Campaign, Airfix and Charge! - I suspect that many gamers 'of a certain age' have had cause to appreciate (or blame!) some or all of those for their lifelong hobby!

Items on the Agenda..Part 2

...................of course, I had forgotten to mention that there are a couple of boardgames I am on the hunt for which can be included in the PROJECTED section - not to mention the perennial problem of the Arab Revolt and how best to game that! Luckily for my Colonial/Small War forays I need not worry about rules as I have the set of choice already availale from the pen of the prolific Mr. Bob Cordery - 'When Empires Clash'.

One less problem to think about........;-)

Items on the Agenda

After having aired my career aspirations to the cyber world I decided that now would be as good a time as any to sit down and list EVERYTHING that I have on the go as either an actual or projected project. The main reason for this is so that I can prioritise my efforts and see where any funding may be needed. The list is not too onerous on the actual side but the projected version needs some work in terms of size.


ACW 1/2400th ships
ACW 1/2400th land stuff
2mm Sci Fi (OGRE and mech stuff)
1/2400th 16th Century Galley Fleets
28mm Combat Zone Sci Fi Figures
Basing for 10 EM4 Gladiators
2mm VSF Land Ironclads
1/1200th WW1 Minifigs Ships
1/1200th Aeronef Fleets
WW1 Naval Rules
Balkan Wars - Naval and Land
Terrain for any or all of the above.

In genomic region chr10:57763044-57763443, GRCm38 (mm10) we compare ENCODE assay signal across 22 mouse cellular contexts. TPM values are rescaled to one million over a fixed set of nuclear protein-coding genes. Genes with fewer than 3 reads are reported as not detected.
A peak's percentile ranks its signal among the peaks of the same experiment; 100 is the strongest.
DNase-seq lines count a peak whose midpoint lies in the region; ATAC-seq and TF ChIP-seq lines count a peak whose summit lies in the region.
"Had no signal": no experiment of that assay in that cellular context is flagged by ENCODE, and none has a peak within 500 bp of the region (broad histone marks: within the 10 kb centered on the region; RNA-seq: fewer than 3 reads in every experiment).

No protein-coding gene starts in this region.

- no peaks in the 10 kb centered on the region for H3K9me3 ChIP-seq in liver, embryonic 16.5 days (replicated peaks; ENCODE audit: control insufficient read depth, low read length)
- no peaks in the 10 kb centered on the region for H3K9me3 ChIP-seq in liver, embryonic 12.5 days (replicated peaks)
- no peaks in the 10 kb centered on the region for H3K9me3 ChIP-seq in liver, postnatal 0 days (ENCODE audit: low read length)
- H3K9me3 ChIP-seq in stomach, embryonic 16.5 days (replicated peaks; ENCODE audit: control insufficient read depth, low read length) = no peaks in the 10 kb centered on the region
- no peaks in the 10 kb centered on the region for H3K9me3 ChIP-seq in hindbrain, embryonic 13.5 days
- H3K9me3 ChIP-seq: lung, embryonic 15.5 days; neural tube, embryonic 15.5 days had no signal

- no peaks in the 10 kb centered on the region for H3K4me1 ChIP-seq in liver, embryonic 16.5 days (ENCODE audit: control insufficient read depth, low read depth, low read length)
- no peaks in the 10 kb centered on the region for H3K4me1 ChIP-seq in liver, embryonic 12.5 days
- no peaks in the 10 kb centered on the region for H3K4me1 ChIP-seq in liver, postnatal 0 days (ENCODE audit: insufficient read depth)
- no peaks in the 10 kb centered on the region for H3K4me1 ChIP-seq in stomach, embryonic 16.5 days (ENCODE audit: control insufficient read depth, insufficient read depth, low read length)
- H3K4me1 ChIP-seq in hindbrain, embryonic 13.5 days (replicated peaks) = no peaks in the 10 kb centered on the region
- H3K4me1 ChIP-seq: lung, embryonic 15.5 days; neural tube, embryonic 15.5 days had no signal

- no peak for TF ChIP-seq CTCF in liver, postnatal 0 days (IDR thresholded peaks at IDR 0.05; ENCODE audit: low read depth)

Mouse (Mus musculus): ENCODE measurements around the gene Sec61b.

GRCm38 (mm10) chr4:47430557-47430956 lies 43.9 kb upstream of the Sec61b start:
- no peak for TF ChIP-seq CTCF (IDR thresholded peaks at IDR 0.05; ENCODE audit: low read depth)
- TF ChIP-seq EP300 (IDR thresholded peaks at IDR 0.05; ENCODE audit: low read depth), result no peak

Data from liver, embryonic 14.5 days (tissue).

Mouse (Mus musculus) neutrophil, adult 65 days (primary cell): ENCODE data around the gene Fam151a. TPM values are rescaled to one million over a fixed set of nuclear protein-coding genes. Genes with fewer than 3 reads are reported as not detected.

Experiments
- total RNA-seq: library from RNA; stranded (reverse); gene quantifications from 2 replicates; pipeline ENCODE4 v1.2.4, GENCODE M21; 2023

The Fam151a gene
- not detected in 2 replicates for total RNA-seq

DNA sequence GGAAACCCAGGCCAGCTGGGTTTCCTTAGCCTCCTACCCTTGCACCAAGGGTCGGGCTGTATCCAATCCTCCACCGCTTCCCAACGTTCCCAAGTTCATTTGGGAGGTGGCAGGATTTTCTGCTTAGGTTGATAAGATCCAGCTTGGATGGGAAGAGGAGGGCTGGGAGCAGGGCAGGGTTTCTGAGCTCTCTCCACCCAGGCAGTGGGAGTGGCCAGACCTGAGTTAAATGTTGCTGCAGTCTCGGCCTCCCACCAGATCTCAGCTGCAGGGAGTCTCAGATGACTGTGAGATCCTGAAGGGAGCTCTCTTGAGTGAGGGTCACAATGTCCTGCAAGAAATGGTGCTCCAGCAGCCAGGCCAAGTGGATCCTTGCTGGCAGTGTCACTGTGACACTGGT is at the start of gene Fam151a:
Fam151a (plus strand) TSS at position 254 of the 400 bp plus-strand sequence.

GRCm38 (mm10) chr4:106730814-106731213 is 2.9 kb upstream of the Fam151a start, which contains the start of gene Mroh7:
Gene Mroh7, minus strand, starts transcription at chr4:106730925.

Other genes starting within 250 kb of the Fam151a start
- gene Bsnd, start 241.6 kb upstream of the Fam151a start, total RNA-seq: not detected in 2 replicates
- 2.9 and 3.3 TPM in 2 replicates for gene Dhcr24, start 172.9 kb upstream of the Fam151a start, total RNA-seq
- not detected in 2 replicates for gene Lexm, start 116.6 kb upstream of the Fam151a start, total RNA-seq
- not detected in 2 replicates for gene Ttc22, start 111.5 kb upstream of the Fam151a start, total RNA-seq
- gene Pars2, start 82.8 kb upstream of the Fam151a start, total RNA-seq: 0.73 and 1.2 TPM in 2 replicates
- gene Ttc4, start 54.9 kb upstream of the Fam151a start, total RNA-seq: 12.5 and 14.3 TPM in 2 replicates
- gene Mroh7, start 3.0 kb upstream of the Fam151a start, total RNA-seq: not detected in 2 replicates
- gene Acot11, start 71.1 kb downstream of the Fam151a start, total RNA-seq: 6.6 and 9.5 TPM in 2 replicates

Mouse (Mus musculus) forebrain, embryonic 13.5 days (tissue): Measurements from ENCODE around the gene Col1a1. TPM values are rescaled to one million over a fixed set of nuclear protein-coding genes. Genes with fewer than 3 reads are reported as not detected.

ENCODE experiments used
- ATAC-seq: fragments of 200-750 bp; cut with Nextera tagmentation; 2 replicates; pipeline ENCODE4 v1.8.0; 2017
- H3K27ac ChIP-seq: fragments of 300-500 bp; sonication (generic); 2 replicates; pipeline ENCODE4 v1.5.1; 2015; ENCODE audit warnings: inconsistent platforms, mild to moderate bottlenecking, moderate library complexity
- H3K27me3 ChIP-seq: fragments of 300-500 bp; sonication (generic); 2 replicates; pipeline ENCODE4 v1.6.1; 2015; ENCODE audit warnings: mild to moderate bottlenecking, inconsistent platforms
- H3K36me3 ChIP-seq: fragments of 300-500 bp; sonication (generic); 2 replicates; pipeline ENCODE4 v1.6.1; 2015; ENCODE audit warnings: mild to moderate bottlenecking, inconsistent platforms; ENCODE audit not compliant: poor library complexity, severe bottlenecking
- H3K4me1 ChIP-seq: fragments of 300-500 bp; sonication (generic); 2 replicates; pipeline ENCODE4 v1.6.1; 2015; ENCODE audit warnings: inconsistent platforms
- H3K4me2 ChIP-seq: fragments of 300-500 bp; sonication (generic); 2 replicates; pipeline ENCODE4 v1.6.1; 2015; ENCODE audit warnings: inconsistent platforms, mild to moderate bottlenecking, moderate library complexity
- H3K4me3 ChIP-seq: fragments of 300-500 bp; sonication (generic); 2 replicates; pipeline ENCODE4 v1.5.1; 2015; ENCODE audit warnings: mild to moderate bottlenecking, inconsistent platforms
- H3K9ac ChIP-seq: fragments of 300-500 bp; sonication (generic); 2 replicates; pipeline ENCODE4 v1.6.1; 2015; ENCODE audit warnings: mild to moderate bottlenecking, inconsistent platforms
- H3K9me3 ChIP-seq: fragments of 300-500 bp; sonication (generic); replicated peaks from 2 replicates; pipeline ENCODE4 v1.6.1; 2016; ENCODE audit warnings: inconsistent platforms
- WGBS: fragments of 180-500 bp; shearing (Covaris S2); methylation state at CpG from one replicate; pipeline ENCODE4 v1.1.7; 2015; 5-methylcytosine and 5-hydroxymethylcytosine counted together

NW Frontier
Balkan Wars
1/3000th WW1 French Fleet
A couple of War at Sea mini campaigns
Army level horse and musket rules (and armies to use with them!)
1/2400th Armada Fleets
15mm Pirates (HOTTs?)
15mm DBA armies (probably a matched pair)

Of the projected stuff all will need resourcing to a lesser or greater degree so I will need to decide at what level this will happen.

As ever, much to ponder methinks.

Tuesday, 4 August 2009

The Trials and Tribulations of the Unemployed Wargamer

As many of you that read the blog may be aware I was made redundant from my last job some five months ago. you may also be aware that I worked within the financial sector, in the city of London to be exact, as a Compliance Officer with leanings toward Operational Risk (in which I am qualified to advanced level). After five months of trying and shed loads of interviews, applications, phone calls and letters I am still no closer to getting back into employment. This enforced absence has given me a lot of time to think about what I want from a career and how I should try to achieve it. The upshot of this soul searching is that I have decided to pursue a long held ambition to work in the field of further education - more specifically adult education and in a lecturing/training capacity. My plan initially is to sit the appropriate teaching exams whilst additionally studying to the appropriate level in my preferred subject - history. With this in mind (and certainly taking the financial side into very careful consideration) I shall be starting the first primer course in September with the main course taking up next year. I estimate that it will be around the two year mark before I shall be back in gainful employment (although I will of course be taking advantage of any temporary positions that I can fit around my studying) so my gaming activities will need to take a financial back seat as the basic mechanics of living will take priority. This is in itself a welcome challenge in many ways as it means I will need to fully explore the concept of the credit crunch wargame and ensure that I get the maximum return from any outlay into figures, models and books etc.